Kalø is the nearest surviving medieval castle to Aarhus and it was the regional centre of power in the early middle ages when the local Jutes rebelled against the authority of the Danish king (it was built in 1313 by King Erik Menved). Mette and the children and I went to visit it today as I was curious to see it and the girls wanted to go to a beach. No one asked Magne what he thought.
The castle today is a mere ruin. The keep still stands, but as a hollowed out, eroded old shell, and around it are the out lines of the secondary buildings, the outer walls and the earth works upon which it all stood. The latter are still in very good condition. The castle stands on an island which was attached to the mainland by a causeway road, roughly half a kilometre in length. The road is still there, but its an ankle breaking nightmare to walk on (especially with small children eating ice cream) and as always when I encouter ancient roads I wonder what they were like when they were new. This one was in appalling condition.
One can get a good impression of the surrounding land by viewing the panoramic views on offer at Panoramas.dk. Kalø Vig is typical Viking country, with a great shallow bay surrounded by fertile farming land and its not hard to think back to the 1300's and imagine what it must have looked like then. Then the castle must have been an impressive sight but today the biggest and most obvious structure is Studstrup Power Station which looms on the western bank of the Vig, gleaming white in the sunlight. Aarhus sits further to the south as you can see on the map below and Studstrup is just about half way between the city and the castle.
At the ruin was a government information placard which detailed planned renovations. I couldn't quite make out if the government was planning to rebuild the castle in its entirety, and had added an illustration of what the castle might eventually come to look like (see above), or were simply undertaking to safe guard the ruins against further erosion and had added an illustration for fun. Either way, the illustration on the placard far exceeded the meager ground plan on the information leaflets (see below) which were available at the nearby parking lot/ice cream stand.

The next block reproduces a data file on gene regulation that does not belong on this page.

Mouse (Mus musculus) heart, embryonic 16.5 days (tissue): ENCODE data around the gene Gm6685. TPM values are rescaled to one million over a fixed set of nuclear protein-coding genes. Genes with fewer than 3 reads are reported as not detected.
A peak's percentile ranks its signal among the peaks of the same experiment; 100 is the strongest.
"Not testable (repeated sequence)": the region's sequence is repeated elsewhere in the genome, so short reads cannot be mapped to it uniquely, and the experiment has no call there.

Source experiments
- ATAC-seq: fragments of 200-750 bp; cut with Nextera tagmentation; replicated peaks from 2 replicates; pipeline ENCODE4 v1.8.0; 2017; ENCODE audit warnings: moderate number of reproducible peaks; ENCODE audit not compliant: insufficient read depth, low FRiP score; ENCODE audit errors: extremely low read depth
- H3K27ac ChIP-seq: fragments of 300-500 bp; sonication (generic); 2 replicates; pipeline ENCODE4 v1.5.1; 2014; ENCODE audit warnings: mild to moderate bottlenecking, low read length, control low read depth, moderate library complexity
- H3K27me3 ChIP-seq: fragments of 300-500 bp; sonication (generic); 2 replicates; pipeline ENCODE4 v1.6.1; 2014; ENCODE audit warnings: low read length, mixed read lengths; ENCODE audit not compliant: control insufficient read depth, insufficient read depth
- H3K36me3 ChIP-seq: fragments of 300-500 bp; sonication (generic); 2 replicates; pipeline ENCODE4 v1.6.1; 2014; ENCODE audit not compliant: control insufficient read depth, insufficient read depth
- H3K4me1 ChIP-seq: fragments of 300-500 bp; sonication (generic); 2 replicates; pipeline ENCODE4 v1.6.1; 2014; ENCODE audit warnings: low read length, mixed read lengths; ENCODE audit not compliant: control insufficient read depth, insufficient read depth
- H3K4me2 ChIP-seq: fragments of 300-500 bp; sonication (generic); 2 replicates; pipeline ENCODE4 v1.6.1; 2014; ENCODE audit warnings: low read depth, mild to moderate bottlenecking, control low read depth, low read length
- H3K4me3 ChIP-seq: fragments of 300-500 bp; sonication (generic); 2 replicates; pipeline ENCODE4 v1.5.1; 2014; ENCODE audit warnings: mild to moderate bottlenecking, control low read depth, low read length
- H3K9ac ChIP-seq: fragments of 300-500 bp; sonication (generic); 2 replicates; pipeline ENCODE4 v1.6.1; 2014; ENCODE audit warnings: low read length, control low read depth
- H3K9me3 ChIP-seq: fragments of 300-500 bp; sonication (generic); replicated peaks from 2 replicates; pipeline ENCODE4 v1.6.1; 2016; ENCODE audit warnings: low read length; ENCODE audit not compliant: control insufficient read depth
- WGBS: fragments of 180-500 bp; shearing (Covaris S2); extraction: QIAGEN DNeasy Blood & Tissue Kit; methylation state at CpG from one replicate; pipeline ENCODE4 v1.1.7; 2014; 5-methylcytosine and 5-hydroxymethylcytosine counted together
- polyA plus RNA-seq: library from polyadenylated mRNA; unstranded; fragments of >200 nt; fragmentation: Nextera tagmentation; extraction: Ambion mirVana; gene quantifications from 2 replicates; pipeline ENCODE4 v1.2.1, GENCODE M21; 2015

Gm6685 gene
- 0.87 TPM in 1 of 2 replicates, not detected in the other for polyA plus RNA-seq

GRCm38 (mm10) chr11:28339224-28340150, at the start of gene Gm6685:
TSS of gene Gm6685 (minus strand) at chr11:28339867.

1. Outer moat. Once connected to the sea, this is now two tepid pools of rain water.
2. Previously there was a large farm here, with accomidation for personnel and horses.
3. Inner moat.
4. Gate house
5. Outer courtyard.
8. Inner courtyard.
9. The lord of the castle's house.
10. Kitchens and ancillary buildings.
11. Living quarters for artisans and the priest
12. Administration building
13. More ancillary buildings, presumably for storage.
14. The keep.
The castle isn't particularly big, but its very interesting, epecially when I compare it to Rochester castle which is older and larger. Kalø pacified a more rural society than Rochester and its size, style and lay out illustrate this. The keep, which dominates the ruin, is far smaller than the keep at Rochester, and for the first time, I have a really good mental impression of just how impressive Rochester must have been when it was built. Walking about the ruins today, with a twentieth century mind, Rochester seems so small as to be absurd, but Kalø is so small its a wonder any one could have lived there (yet historians believe 'several hundred people' might once have lived on the island). Kalø, where the lord of the castle lived in a house rather than inside the keep, really puts Rochester into perspective.
I counted five levels inside the keep, but apart from the obvious, battlements, cellar, etc, I'm not sure what they were. At various times in its history the castle was used to hold important prisoners, and presumably this is where they were kept, so the lowest level, might have been a dungeon I suppose. On the diagram of the castle, building 13 is described in Danish as a cellar, though I could clearly see it rose above ground level, and I wonder if there is more underneath the castle, hidden away from public view. Perhaps a real dungeon lies beneath?
For some reason everything was clad in red brick but the insides of the walls were filled with rocks and mortar, so given how Danish castles usually look, I assume this could just be a matter of style, rather than inadequate building materials. Most of the ruins were clad in sharp edged bricks which looked almost fresh and I think perhaps the ruins have been clad with new bricks at some point, possibly to protect them.